Maryland Science Center in Baltimore, Maryland





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The Maryland Science Center, located in downtown Baltimore has many different types of exhibits spread through its expansive 3 level building. The entry level is home to Newton’s alley, Dinosaur mysteries, Terralink, Fossils, Beakers CafĂ©, and the Science store. Our son enjoyed thrashing through the dinosaur hall and then moving into Newton’s alley where he got to experiment with all sorts of physical science activities including touching a “cloud” and trying to pick his own weight up in a chair. The science store also had a huge selection of toys and games to play with.
When we went to the second floor, we got to experience areas such as Our place in space, Spacelink, Cells, Bodylink, Your body, and the Wonder warehouse. In the wonder warehouse we saw and partook in exhibits such as moving a flashlight in a dark room and seeing the light pattern videotaped and creating flying crafts and seeing if they would in fact take off. We also walked around and learned about which sort of things take place in the human body. The different sounds were fascinating and fun!
On the third level was a huge interactive kids room that is specifically geared towards children from birth-8 years old. This room was the most fun for my son as he got to play in the water area (squirting water and filling up tubs, sailing a boat down the current, and connecting water pipes to redirect water). He also had fun shooting messages through a tube over his head, and building with pipes. There was also a big boat in a loft area and a really cool video screen under the boat where you can lay down and navigate your way through the ocean on a tv screen. Also on this level were the Science arcade, a blue crab exhibit, and an energy efficient car room. In this room he got the chance to build a model car on interactive touch computer screens.
Each level really had wonderful and interactive exhibits for kids and adults to play with and learn from. Additionally, they also have changing events that can be found on their website. The museum also has an IMAX theater and frequently plays fascinating movies for an additional cost. I would say the best ages to take kids to this museum range from 3-14 years old. I saw just as many adults interacting with exhibits as the kids and we were thrilled that we got to go. This museum is also right on the harbor so it makes it easy to spend a day having fun walking around the city and seeing other activities as well.
Pricing:
Adults: $ 14.95
Children: $11.95
(teachers are free with pay stub or I.D.)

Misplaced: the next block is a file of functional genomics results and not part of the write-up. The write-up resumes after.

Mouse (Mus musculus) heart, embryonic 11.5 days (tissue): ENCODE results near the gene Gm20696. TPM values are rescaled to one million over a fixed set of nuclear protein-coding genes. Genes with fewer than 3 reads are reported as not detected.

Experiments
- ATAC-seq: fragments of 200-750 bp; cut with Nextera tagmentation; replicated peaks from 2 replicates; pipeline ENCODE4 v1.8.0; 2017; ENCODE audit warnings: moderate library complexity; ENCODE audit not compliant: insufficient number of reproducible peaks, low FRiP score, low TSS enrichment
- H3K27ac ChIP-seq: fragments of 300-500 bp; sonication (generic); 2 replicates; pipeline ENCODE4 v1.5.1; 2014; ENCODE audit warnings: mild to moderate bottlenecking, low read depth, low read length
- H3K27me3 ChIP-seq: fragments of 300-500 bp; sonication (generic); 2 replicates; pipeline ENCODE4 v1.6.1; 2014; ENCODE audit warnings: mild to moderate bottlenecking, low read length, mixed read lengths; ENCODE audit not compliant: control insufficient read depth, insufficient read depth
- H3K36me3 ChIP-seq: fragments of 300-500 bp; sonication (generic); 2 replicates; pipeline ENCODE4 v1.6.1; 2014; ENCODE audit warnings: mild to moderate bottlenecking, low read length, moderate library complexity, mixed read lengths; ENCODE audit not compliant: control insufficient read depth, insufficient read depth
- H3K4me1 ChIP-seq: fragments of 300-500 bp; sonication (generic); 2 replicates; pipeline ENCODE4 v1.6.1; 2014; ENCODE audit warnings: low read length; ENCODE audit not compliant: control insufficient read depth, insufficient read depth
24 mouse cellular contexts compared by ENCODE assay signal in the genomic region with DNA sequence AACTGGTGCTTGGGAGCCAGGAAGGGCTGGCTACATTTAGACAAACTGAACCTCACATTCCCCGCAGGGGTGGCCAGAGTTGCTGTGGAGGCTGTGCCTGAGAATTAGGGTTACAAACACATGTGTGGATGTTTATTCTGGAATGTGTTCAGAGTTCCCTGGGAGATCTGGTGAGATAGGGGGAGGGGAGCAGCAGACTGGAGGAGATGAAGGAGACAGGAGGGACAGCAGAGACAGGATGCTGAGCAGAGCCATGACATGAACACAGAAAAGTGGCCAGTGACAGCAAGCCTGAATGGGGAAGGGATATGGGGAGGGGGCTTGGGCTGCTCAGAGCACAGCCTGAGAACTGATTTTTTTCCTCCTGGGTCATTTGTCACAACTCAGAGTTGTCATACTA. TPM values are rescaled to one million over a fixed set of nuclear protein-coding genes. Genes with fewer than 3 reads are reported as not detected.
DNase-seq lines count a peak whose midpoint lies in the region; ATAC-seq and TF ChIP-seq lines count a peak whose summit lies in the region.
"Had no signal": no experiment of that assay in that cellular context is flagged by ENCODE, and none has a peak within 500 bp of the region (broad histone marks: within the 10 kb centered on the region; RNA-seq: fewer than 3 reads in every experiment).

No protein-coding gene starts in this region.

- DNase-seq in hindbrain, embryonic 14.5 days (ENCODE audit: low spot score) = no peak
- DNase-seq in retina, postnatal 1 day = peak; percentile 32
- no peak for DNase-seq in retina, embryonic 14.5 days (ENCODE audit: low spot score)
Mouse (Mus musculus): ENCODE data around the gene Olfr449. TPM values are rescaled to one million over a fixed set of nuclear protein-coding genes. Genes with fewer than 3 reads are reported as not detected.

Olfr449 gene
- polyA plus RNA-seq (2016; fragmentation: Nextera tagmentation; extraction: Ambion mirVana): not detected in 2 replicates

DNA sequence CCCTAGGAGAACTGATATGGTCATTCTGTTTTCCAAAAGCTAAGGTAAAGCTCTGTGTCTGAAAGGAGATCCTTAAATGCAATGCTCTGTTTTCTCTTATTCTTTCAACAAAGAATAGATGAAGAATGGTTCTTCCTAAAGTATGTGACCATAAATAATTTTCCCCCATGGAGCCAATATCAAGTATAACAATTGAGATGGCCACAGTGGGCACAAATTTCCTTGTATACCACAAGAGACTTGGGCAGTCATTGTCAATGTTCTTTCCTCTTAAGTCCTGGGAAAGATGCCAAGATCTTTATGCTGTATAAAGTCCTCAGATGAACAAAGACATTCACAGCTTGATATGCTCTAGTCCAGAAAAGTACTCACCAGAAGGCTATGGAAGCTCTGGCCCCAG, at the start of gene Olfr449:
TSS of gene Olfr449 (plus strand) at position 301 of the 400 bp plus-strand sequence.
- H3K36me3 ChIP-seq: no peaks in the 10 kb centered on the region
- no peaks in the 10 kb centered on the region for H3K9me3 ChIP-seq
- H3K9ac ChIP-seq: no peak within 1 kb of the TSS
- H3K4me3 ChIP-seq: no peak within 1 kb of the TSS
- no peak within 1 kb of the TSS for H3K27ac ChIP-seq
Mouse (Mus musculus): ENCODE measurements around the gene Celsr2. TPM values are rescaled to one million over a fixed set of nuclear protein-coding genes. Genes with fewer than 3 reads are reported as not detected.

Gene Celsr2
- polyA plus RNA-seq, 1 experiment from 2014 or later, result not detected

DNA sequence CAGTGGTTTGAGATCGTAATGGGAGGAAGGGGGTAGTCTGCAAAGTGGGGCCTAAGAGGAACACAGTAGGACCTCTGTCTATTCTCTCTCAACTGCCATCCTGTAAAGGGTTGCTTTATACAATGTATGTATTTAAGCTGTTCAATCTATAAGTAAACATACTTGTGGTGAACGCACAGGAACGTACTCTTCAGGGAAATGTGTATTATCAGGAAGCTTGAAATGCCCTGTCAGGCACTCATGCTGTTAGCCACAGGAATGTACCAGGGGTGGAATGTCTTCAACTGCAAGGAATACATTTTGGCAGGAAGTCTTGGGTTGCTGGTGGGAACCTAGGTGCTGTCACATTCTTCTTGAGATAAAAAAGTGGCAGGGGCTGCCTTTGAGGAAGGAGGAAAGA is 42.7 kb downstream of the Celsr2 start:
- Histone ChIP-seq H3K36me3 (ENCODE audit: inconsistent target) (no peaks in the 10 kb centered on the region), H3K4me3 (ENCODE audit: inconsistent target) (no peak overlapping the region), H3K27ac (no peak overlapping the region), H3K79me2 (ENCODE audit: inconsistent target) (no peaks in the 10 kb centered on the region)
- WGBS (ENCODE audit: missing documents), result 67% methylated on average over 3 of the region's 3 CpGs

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Sunday, August 8, 2010

The Track in Gaithersburg, Maryland




Racing fans, START YOUR ENGINES!!!! Today we went to "The Track" in Gaithersburg to experience a large radio control and slot car racing track. What sold me on going was a racer that was practicing at a nearby field at the beginning of the summer. He said that he goes to "The Track" all the time and that most of the people are incredibly friendly. Looking back on this experience, we had such a wonderful time at this big racetrack and the kids were entertained for several hours.

We got there at about 12:40 (40 minutes after it opened) and started by looking through the store section of the building. There were many cars and car parts in all of the glass cases which my son really enjoyed. After that we walked through a studio/garage area where many different people were working on building and fixing their cars. We found it fascinating to see all of the people working on different elements of their cars and all of the pieces that went into these great machines. The people working on cars ranged in their knowledge and experience level and most were very friendly and/or open to being asked questions. However, I caution that the lady that answers the phone is not so friendly, but don't be dissuaded by her as most of the other people in the building were very nice.

One gentleman in particular (dubbed "The Trackmaster") was incredibly friendly and shared his knowledge with us about the hobby. He said that some of the people really get the idea that it is important to get the kids out to "The Track" because it is a hobby that is meant for them. He said that he hopes that within the next year they will start renting out cars to younger kids so that they can have a chance to race as well as making it open for birthday parties. I believe they also have a camp for racers. Anyone who either buys a car (they are pricey) or builds their own can come and use this track for a fee (15 dollars for the whole day), but watching is totally free and really enjoyable. While many of the guys race their cars in tournaments and are at a very competitive level, others were novices as well, having only just started but enjoying the hobby nonetheless.